|Contract Closing Information
|Lists all contracts listed as “physically complete” on Schedule I, and includes period of performance, contract ceiling, fee, and level of effort if applicable.
|The ICE model contains several supplemental schedules, which are not required for completion, but may be requested by the Contracting Officer or DCAA auditor.
|Historic Rate Data, and Contract/ Subcontract Briefings
3. Reconciliation of the Incurred Cost Proposal to Cost Data
In addition to the schedules described above, it is very useful to include a separate worksheet that lists all the expense accounts, which rate pools/bases they map to, and subsequent reconciliation to the rate schedules. Contractors may also want to consider including a “Total Cost Reconciliation”, which shows that all contractors books of accounts reconcile to costs used in the rate model. Effectively, the contractor’s expense Trial Balance, plus or minus certain adjustments and unallowables should equal the total costs in the model.
Expert Tip: any adjustments to rate pools should be accompanied with a footnote explaining the reasonings behind them. The most common adjustments are FAR 31 unallowable costs and other common DCAA questioned costs. The footnote may even be a reference to a separate calculation schedule (e.g., Cost of Ownership). This best practice demonstrates understanding of FAR cost accounting.
4. The Annual “True-up”
The main objective of the Incurred Cost Proposals is to calculate the over or underbill positions the contractor is in for each contract, to understand what it owes or is owed by the government or its prime contractors. As described above, this amount is calculated in Schedule I.
Once the incurred cost proposal has been filled out and reconciled, it is important for the contractor to return to Schedule I and review its position on all contracts and subcontracts to ensure that there are no surprisingly over or underbilled contracts, and develop informed billing strategies going forward. For example, if a given contract has a large unanticipated overbill, it might be prudent to double check the data input source for the correct information, or perhaps to stop claiming indirect costs on future bills.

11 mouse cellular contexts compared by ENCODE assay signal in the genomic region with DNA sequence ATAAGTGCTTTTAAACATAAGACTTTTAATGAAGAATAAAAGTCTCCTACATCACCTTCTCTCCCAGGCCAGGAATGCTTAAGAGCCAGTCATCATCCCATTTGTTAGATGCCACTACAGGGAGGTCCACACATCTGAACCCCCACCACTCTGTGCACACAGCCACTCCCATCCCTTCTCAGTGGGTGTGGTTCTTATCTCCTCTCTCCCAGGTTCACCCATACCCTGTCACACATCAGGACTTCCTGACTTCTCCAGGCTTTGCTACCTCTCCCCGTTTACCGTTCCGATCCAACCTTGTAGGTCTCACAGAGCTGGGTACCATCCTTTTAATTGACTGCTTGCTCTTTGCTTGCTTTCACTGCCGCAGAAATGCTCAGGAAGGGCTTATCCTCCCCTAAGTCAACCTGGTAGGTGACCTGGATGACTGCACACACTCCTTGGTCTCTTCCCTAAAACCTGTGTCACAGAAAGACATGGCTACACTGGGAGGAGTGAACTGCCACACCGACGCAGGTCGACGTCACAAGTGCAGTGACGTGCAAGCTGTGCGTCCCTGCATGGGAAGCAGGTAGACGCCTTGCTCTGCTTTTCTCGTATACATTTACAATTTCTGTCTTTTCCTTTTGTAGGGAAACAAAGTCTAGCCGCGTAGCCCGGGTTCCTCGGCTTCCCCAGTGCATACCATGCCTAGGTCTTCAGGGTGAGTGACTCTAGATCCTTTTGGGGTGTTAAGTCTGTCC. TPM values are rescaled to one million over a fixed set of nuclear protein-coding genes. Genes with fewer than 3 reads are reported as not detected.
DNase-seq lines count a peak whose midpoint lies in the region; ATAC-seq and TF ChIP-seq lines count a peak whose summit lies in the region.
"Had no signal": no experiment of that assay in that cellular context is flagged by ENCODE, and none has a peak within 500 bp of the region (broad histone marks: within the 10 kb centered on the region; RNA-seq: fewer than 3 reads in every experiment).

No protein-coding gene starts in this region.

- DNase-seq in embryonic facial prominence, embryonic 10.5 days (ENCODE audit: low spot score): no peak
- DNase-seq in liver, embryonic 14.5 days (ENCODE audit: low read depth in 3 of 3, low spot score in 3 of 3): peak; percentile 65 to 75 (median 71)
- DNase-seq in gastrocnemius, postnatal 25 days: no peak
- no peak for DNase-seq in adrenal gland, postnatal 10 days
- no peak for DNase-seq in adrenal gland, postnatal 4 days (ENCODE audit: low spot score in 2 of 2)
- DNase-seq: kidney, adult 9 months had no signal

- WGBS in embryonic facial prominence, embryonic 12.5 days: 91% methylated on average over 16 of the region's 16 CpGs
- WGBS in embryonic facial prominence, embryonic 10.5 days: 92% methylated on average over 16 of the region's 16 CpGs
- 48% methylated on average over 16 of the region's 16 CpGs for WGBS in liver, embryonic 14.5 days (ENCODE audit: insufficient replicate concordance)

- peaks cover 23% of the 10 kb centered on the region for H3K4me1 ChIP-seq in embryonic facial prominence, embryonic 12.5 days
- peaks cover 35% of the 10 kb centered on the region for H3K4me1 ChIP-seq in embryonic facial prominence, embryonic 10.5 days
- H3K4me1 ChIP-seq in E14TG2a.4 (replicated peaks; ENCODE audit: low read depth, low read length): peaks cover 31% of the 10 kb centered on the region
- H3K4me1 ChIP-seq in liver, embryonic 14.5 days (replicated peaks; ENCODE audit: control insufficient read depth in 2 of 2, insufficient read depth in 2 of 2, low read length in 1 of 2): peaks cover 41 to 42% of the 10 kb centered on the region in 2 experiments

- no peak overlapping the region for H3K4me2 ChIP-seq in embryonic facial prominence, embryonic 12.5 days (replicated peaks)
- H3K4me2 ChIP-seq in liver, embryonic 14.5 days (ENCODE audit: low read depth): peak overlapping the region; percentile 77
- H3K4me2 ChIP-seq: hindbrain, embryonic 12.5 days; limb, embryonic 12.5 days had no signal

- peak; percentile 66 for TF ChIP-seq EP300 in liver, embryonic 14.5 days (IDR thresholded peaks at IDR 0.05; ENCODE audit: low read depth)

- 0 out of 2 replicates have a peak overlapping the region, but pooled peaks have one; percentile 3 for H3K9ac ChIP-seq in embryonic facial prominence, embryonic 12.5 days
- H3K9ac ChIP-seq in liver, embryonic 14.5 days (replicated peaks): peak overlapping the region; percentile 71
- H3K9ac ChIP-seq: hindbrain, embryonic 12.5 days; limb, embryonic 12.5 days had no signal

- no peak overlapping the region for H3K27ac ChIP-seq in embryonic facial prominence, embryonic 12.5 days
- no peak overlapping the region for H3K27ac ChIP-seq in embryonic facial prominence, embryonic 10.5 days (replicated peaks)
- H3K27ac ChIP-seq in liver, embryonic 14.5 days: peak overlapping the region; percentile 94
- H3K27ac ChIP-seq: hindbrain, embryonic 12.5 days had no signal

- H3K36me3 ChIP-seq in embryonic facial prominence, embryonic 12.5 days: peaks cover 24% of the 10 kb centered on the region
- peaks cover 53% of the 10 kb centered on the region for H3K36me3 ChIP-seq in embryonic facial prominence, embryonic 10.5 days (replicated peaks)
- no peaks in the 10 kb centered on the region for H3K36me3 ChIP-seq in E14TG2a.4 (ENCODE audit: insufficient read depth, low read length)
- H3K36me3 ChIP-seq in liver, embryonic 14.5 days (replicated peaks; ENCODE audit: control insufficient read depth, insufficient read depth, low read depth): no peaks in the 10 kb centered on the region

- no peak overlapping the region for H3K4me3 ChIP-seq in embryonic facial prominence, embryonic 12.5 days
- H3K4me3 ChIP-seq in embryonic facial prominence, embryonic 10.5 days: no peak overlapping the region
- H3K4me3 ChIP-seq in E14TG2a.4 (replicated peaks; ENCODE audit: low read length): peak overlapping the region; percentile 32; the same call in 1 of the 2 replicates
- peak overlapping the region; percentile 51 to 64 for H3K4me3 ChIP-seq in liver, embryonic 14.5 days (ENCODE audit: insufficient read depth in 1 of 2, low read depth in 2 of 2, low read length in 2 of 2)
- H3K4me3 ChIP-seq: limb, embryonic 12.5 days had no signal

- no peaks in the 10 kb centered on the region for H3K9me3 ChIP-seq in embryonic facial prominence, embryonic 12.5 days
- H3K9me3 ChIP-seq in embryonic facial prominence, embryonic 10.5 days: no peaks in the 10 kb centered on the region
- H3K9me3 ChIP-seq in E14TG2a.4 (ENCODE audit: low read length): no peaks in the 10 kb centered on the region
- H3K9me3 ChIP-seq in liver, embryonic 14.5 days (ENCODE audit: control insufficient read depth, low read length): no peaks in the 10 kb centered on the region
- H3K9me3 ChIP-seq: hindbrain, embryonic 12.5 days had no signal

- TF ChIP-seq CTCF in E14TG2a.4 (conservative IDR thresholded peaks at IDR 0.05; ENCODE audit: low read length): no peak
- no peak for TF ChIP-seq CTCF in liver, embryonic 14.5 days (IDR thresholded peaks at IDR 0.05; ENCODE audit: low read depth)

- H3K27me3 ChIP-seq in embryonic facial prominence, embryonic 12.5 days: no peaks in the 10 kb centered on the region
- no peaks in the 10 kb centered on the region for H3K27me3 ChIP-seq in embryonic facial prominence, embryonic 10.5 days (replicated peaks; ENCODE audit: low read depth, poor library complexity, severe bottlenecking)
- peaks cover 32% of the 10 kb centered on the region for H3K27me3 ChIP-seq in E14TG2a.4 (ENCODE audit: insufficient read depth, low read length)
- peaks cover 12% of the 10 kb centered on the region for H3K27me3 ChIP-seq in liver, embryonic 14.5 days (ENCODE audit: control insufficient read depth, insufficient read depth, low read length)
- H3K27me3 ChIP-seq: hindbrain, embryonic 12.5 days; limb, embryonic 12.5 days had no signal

Expert Tip: In addition to Schedule I, it is best practice to compare the current calculated rates to the latest provisional billing rates and previous final rates. This will inform the contractor not only how the rates changed, but provide an understanding of which accounts or direct cost elements and contracts are the main drivers of change. Having this information in your back pocket will allow you to answer auditors with confidence when they ask why certain rates changed materially.
5. Prepare Incurred Cost Proposal Checklist to Ensure Adequacy
Prior to submission of the Incurred Cost Proposal or ICE model, the contractor should fill out a DCAA ICS Adequacy Checklist as a final internal review, and include it with the submission. Before the actual Incurred Cost Audit, the auditor will perform this preliminary adequacy check of the Incurred Cost Proposal that is submitted to ensure the model is adequate for review.
While the auditor will complete this checklist themselves, performing this exercise prior to submission is not only a tool for quality control, but may demonstrate to DCAA that the contractor has an understanding of the review process.
6. Final Preparation and Submission
Once the schedules have been completed and reconciled, and Schedule I has been reviewed for accuracy, the contractor is ready to begin the submission process. The Incurred Cost Proposal is typically included as an attachment to an email addressed to the assigned DCAA auditor. It is prudent to request confirmation of receipt of the submission from the government to remove liability of delinquency in the timing of your submission.
If your Incurred Cost Audit results in no findings, DCAA will issue a formal letter addressed to the certifier in Schedule N, with the final rates.
We understand that preparation and submission of Incurred Cost Proposals is challenging. Please contact us here if you have any general questions, are in need of indirect rate services, or need Incurred Cost Audit support.